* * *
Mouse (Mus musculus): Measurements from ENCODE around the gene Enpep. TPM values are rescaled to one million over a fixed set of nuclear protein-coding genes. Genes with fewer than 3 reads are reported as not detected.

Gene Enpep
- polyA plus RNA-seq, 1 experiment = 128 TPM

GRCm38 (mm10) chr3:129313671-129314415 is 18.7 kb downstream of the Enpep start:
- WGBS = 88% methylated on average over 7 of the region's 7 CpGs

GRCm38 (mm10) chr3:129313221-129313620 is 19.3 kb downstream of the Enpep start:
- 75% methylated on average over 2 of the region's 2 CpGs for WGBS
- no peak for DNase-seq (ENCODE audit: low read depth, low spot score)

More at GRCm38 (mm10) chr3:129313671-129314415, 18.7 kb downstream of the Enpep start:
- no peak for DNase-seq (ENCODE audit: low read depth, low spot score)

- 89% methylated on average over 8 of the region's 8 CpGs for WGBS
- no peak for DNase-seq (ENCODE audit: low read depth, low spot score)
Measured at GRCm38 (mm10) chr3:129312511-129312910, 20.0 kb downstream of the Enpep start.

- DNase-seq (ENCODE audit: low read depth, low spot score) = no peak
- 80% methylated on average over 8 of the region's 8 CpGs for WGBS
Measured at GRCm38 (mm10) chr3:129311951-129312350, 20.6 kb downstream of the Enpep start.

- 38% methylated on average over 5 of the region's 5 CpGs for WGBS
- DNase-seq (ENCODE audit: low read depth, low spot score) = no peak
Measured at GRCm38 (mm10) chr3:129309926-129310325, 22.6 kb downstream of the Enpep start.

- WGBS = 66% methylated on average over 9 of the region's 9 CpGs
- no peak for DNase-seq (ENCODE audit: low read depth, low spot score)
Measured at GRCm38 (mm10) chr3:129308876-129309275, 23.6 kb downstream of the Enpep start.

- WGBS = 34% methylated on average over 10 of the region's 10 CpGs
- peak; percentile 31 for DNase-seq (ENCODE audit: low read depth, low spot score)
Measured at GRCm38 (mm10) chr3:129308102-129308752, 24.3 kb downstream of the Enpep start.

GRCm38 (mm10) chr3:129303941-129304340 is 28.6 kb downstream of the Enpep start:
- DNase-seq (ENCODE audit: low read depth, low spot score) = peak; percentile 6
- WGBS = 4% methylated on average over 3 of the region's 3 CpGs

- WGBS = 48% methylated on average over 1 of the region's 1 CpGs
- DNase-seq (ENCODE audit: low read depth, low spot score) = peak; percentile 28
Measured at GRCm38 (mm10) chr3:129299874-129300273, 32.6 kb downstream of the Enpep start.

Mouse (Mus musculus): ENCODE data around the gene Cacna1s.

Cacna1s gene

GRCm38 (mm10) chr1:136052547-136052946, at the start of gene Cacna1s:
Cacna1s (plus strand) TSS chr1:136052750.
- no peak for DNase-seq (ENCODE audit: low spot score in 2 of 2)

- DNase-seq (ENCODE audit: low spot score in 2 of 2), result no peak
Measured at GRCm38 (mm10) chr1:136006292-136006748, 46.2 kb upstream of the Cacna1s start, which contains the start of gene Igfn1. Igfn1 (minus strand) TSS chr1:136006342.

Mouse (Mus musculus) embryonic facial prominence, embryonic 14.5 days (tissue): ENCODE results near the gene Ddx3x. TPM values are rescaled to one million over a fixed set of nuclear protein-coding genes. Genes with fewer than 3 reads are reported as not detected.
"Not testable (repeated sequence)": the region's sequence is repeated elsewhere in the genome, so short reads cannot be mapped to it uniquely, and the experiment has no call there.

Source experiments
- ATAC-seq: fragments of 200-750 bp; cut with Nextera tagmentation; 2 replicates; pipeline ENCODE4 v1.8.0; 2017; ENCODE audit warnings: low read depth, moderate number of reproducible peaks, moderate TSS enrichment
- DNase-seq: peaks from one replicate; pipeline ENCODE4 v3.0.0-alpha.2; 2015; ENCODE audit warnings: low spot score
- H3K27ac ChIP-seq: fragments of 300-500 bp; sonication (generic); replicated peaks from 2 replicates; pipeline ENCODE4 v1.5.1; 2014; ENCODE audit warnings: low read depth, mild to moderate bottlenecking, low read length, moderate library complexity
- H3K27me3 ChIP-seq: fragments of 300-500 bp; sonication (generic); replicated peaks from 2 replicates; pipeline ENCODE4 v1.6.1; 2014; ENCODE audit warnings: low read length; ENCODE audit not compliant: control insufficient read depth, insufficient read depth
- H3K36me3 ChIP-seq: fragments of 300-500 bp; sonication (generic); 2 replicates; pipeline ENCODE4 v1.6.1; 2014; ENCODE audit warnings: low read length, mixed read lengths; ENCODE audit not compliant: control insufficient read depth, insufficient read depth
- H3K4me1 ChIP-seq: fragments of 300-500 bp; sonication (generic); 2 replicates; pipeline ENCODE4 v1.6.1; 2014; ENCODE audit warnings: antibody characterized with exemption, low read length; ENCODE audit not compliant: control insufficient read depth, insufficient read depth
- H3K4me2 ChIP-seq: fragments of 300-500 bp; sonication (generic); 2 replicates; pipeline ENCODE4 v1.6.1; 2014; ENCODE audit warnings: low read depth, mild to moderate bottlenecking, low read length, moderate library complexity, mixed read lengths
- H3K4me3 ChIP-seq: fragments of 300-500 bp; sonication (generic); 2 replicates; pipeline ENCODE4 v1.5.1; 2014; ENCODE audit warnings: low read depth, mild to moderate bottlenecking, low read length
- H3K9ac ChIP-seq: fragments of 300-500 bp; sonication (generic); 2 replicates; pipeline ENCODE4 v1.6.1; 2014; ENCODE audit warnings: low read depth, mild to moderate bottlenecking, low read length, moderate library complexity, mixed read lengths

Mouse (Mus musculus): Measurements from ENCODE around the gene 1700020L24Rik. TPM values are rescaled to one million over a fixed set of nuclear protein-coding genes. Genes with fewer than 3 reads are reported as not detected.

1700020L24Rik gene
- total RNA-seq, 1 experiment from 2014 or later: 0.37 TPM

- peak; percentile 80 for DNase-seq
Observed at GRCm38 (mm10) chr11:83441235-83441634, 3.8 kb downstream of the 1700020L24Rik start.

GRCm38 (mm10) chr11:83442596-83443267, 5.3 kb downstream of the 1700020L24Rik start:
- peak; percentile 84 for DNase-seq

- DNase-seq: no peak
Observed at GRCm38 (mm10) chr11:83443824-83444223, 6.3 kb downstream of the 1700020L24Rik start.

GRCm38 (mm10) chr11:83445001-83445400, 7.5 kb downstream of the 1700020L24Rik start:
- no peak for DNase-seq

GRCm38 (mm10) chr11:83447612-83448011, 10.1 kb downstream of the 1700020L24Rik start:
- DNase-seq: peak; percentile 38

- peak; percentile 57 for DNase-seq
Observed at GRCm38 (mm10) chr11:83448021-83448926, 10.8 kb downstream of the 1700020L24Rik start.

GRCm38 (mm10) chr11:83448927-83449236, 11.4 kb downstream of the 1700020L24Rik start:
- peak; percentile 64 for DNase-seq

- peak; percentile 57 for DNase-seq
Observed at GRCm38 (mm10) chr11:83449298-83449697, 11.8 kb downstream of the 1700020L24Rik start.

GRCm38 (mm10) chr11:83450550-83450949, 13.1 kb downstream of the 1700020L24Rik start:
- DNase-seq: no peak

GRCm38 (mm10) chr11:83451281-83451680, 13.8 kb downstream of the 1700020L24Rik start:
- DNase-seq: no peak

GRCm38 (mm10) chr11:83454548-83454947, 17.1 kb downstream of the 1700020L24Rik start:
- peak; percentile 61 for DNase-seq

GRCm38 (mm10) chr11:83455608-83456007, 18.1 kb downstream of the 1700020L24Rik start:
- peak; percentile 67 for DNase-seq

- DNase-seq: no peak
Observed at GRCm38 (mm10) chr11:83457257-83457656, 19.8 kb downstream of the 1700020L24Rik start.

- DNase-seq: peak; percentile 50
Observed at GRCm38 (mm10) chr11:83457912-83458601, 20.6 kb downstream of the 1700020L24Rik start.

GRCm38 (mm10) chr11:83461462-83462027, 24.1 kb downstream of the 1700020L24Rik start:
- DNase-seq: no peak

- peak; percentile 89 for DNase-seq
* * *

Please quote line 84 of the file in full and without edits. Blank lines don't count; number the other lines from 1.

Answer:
- peak; percentile 89 for DNase-seq